Superstar written all over British singer
"Twentysomething" by Jamie Cullum; Verve/Universal
Singer Jamie Cullum borrows from a range of influences in pop, rock and jazz, and the result is distinctive and irresistible. His major-label debut, "Twentysomething," is a hit in Britain.
The 24-year-old British singer-pianist has the makings of another Norah. His concerts draw rave reviews, and his major-label debut, "Twentysomething," is already a hit in Britain.
Cullum has tons of talent, and while he borrows from a wide range of influences in pop, rock and jazz, the end result is distinctive and irresistible. Harry Connick is the most evident inspiration, but Cullum's music suggests he has also absorbed the best of Frank Sinatra, Stevie Wonder and Miles Davis.
The Norah Jones comparison is obvious, too. Cullum swings harder than the songstress but displays the same impeccable taste, performing tunes by Jimi Hendrix, Jeff Buckley, Radiohead, Cole Porter and Lerner and Loewe. Add to that staggering array five excellent original songs three by Cullum, two by his brother, Ben.
Cullum's expressive voice sounds a little too unvarnished and contemporary to call him a crooner, but he's a stylish singer nonetheless. The falsetto at the end of "Blame It On My Youth" is goose-bump good, and he makes "I Get A Kick Out Of You" fresh and hip.
The arrangements are terrific, too. Hendrix with horns works on "Wind Cries Mary," while strings support a lovely, leisurely "Singing in the Rain." Cullum rarely cuts loose at the piano, but there will be plenty of time for that later, after he becomes an American superstar.
"Living Legends" by 8 Ball & MJG; Bad Boy
|Rappers MJG, left, and 8 Ball's first release, "Living Legends," is rough-edged rap tempered by soulful melodies.
Rap is increasingly focusing on the Dirty South style, and P. Diddy's label smartly signed this veteran Tennessee-born duo, giving them an opportunity to widen their reach.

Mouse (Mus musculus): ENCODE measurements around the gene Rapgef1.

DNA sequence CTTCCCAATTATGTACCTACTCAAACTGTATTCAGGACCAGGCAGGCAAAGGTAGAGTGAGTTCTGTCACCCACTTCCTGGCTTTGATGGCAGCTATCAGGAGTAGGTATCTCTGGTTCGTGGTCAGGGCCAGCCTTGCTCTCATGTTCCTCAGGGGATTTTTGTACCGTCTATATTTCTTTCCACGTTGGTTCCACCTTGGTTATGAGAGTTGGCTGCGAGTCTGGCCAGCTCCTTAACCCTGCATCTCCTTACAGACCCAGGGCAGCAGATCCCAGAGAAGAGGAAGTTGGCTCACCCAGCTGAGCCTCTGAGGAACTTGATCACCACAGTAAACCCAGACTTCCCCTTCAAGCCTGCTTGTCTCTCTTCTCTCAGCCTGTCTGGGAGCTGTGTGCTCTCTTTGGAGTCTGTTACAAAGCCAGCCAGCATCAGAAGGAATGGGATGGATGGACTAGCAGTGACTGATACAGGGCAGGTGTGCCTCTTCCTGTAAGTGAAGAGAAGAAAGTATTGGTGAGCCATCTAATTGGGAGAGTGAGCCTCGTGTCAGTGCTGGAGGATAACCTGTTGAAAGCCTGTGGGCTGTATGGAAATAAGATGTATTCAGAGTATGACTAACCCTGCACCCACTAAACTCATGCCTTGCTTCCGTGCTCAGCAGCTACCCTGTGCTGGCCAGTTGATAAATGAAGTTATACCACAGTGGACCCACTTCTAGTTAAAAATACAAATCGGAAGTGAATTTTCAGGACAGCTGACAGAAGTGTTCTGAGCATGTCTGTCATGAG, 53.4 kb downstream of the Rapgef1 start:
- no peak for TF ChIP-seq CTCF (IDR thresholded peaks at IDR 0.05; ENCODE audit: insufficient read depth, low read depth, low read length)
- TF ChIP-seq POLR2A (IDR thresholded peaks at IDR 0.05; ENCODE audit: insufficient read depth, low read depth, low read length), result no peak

What are they rapping about? Girls, cars, club and street life common rap fodder, albeit done well here. One of the top tracks, "You Don't Want Drama," has a cool, deep, buzzing beat as the duo directs some internalized anger at some ill-defined, shadowy opponent. It's hard to tell who exactly Mr. Ball and Mr. G are upset with, but it's a fun listen and you don't want that someone to be you.
"Straight Cadillac Pimpin' " is another hot track, with a catchy refrain. The rhyme schemes get a little simplistic as the album goes on, but a guest shot by Twista on "Look At The Grillz" livens things up. Twista raps so fast you'll have to listen to the song three times to catch his phrases, but they're worth it.
So is the album.
"Harmony" by Gordon Lightfoot; Linus
Nearly three decades after he sank the Edmund Fitzgerald, Gordon Lightfoot has resurfaced.
It's been a while since he made the charts, but that's the least of Lightfoot's problems lately. A life-threatening aneurysm left him in a coma for six weeks in 2002, and he's still recovering.
Lightfoot recorded demos of new material shortly before he became ill, and the tapes provide the foundation for "Harmony," his 20th album. Band parts were overdubbed while he was still in the hospital, two concert cuts were added, and the result is an engaging 11-song collection featuring Lightfoot's ruminations on longing, love and the great outdoors.
His voice is thinner and more nasal than when it was a fixture on AM radio, but Lightfoot's folksy delivery remains distinctive. It's like hearing unexpectedly from an old friend.